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Home / Resource / Support Documents / Genome Research / oxBS-Seq, An Epigenetic Sequencing Method for Distinguishing 5mC and 5mhC

oxBS-Seq, An Epigenetic Sequencing Method for Distinguishing 5mC and 5mhC

In order to distinguish between 5-methylcytosine (5mC) and 5-hydroxymethylcytosine (5hmC), oxidative bisulfite sequencing (oxBS-Seq) provides an extra oxidative stage to bisulfite. Initially, 5hmC is oxidized in genomic DNA to 5-formylcytosine (5fC). Unlike 5mC and 5hmC, 5fC is delicate to bisulfite deamination, so the oxidized DNA bisulfite treatment transforms 5fC to uracil. The cytosines remaining in the sequence were 5mC and not 5hmC utilizing next sequencing. Parallel identification of 5mC and 5hmC is conducted in a standard bisulfite run. The involvement of 5hmC may be deduced by contrasting these two sequences. oxBS-Seq's main advantage over enzymatic methods such as TAB-seq is that oxBS-Seq does not involve a heavily engaged TET enzyme that can be costly and only about 95% effective.

Quantitative sequencing of 5-formylcytosinein DNA at single-base resolution.

Figure 1. Quantitative sequencing of 5-formylcytosinein DNA at single-base resolution. (Booth, 2014)

Advantages and Disadvantages of Oxidative bisulfite Sequencing

There are three main benefits to oxBS-Seq. These involve (1) CpG and non-CpG methylation at single-base resolution throughout the genome, (2) covering 5mC in dense and less thick repeat areas, and (3) clearly distinguish between 5mC and 5hmC.

But oxBS-Seq has its disadvantages as well. Its two existing disadvantages are (1) significant DNA loss (99.5 percent) that can result from severe oxidation circumstances, and (2) it must be integrated with bisulfite sequencing (BS-Seq) to differentiate and evaluate C, 5mC, and 5hmC.

Principles of oxBS-Seq

5mC is an epigenetic DNA symbol that is enhanced with CpG dinucleotides and performs an essential part in gene silencing and genome reliability. 5mC is a popular epigenetic mark with significant mechanisms in growth, transposon and gene silencing, genomic imprinting, inhibition of X-chromosomes, and sustainability of the genome. In many human illnesses, such as cancer, in which gross hypomethylation is followed by hypermethylation within certain CpG islands, abnormal DNA methylation has been involved.

The ten-eleven translocation (TET) enzyme family can oxidize 5mC into 5hmC. In active DNA demethylation, 5hmC may be an alternative but could also involve an epigenetic mark per se. By analytical techniques, rates of 5hmC in genomic DNA can be computed and plotted by enhancement of 5hmC-containing DNA portions that are then sequenced. Such methods have comparatively low resolution and provide only relative quantifiable information. Using BS-Seq, single nucleotide sequencing of 5mC was carried out, but 5mC from 5hmC cannot be discriminated against by this technique. Derivatized 5hmC in genomic DNA can be detected by single-molecule real-time sequencing (SMRT). However, the enhancement of DNA fragments involving 5hmC is necessary, causing the failure of quantitative data. In addition, SMRT has a significantly high rate of sequencing errors, and modifying peak calling is inaccurate. 5mC of 5hmC can be resolved by protein and solid-state nanopores and can sequence unamplified DNA.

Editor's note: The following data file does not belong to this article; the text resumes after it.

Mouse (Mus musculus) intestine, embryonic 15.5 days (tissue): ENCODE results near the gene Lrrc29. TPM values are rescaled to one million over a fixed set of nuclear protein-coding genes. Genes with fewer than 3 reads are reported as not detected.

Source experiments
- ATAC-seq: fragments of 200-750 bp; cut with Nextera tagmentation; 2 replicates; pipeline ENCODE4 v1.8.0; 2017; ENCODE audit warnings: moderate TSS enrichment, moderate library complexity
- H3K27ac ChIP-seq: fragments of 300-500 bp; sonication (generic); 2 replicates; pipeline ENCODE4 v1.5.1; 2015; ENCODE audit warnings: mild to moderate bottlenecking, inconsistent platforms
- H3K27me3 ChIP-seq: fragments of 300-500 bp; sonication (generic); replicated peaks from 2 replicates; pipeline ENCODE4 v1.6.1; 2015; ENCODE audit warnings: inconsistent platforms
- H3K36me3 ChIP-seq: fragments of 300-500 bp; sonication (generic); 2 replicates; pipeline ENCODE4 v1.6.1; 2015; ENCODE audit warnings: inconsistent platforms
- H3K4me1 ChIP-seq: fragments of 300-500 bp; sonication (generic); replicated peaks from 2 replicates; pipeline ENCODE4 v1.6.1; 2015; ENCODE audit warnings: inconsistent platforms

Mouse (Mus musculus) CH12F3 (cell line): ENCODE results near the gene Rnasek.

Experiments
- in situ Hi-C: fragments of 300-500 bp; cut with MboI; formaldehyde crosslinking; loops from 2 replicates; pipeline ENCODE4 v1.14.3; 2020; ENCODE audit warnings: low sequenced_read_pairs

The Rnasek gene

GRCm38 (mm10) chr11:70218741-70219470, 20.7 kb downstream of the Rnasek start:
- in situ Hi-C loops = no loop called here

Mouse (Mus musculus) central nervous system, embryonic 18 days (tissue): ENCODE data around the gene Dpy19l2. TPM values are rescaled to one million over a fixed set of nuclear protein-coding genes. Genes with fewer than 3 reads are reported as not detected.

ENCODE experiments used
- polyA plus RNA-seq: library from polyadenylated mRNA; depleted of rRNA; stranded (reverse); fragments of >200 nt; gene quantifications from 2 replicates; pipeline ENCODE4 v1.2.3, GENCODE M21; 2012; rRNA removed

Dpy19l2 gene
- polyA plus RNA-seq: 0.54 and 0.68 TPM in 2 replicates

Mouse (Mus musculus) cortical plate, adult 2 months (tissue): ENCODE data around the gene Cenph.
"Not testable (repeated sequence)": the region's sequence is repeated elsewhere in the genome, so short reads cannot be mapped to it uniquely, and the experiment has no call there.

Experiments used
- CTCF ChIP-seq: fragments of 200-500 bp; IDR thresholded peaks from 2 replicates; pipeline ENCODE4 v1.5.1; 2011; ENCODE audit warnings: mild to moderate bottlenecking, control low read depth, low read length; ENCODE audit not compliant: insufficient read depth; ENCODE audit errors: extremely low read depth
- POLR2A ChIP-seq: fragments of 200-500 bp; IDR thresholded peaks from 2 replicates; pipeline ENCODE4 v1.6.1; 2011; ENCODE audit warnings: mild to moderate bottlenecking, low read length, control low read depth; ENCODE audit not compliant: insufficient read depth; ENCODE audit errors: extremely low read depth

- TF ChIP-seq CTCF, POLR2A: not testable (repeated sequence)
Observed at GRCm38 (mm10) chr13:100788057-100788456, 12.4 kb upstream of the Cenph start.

Via extremely selective chemical oxidation of 5hmC to 5fC, oxBS-Seq distinguishes between 5mC and 5hmC. The method also utilizes the bisulfite distinction in reactivity between 5hmC and 5fC. Bisulfite treatment creates 5fC to be deformylated and deaminated to establish uracil (which is read as thymine at the sequencing stage) as opposed to 5hmC which does not deaminate. Thus, after oxBS-seq, the only base that is not deaminated and therefore read as a cytosine is 5mC. Correspondingly, this strategy provides a reliable overview of all the current 5mC. By conducting BS-seq and evaluating its findings with those of oxBS-seq, subsequent identification of 5hmC is attained.

Applications and Research Progress

Together with a multitude of analytical techniques that have already been established for BS-seq, such as DNA sequencing and methylation arrays, the oxBS-seq process can be employed to alter DNA. This technique is system-agnostic when utilized in conjunction with next-generation sequencing and is suitable for the assessment of 5mC and 5hmC at single-base resolution in both whole-genome or targeted-region platforms. oxBS-seq is suitable with enhancement and targeting methods, such as post-bisulfite locus-specific PCR and BS-seq lowered representation, in addition to whole-genome evaluation.

References:

  1. Kirschner K, Krueger F, Green AR, Chandra T. Multiplexing for Oxidative Bisulfite Sequencing (oxBS-seq). InDNA Methylation Protocols 2018. Humana Press.
  2. Ecsedi S, Rodríguez-Aguilera JR, Hernandez-Vargas H. 5-Hydroxymethylcytosine (5hmC), or how to identify your favorite cell. Epigenomes. 2018, 2(1).
  3. Booth MJ, Marsico G, Bachman M, et al. Quantitative sequencing of 5-formylcytosine in DNA at single-base resolution. Nature chemistry. 2014, 6(5):435.
  4. Booth MJ, Branco MR, Ficz G, et al. Balasubramanian S. Quantitative sequencing of 5-methylcytosine and 5-hydroxymethylcytosine at single-base resolution. Science. 2012.
  5. Schüler P, Miller AK. Sequencing the Sixth Base (5‐Hydroxymethylcytosine): Selective DNA Oxidation Enables Base‐Pair Resolution. Angewandte Chemie International Edition. 2012, 51(43).
* For Research Use Only. Not for use in diagnostic procedures.
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